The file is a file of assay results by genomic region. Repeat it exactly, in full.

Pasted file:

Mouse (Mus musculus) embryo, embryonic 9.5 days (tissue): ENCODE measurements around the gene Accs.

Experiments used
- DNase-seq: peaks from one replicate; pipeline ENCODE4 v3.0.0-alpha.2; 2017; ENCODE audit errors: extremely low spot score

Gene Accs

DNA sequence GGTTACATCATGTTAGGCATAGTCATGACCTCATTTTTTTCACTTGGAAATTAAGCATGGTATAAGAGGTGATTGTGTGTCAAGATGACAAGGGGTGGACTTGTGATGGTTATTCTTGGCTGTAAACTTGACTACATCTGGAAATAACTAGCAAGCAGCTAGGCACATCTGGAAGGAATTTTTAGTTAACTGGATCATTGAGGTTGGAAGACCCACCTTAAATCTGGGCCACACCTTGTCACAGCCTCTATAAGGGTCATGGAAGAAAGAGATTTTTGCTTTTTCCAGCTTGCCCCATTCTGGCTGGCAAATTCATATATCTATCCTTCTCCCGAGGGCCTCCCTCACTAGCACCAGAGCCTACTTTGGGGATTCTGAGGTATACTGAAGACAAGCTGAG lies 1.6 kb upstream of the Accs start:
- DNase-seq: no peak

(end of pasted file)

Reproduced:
Mouse (Mus musculus) embryo, embryonic 9.5 days (tissue): ENCODE measurements around the gene Accs.

Experiments used
- DNase-seq: peaks from one replicate; pipeline ENCODE4 v3.0.0-alpha.2; 2017; ENCODE audit errors: extremely low spot score

Gene Accs

DNA sequence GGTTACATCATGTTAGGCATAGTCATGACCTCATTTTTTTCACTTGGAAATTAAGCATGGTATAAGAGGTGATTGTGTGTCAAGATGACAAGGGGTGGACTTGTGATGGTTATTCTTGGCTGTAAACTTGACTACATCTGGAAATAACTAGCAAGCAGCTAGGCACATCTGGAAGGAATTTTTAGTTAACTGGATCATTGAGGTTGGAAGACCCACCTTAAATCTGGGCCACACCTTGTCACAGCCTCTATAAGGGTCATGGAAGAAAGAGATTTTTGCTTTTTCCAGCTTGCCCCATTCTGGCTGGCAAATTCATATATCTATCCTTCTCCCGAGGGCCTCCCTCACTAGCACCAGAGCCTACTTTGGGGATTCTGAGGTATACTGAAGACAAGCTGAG lies 1.6 kb upstream of the Accs start:
- DNase-seq: no peak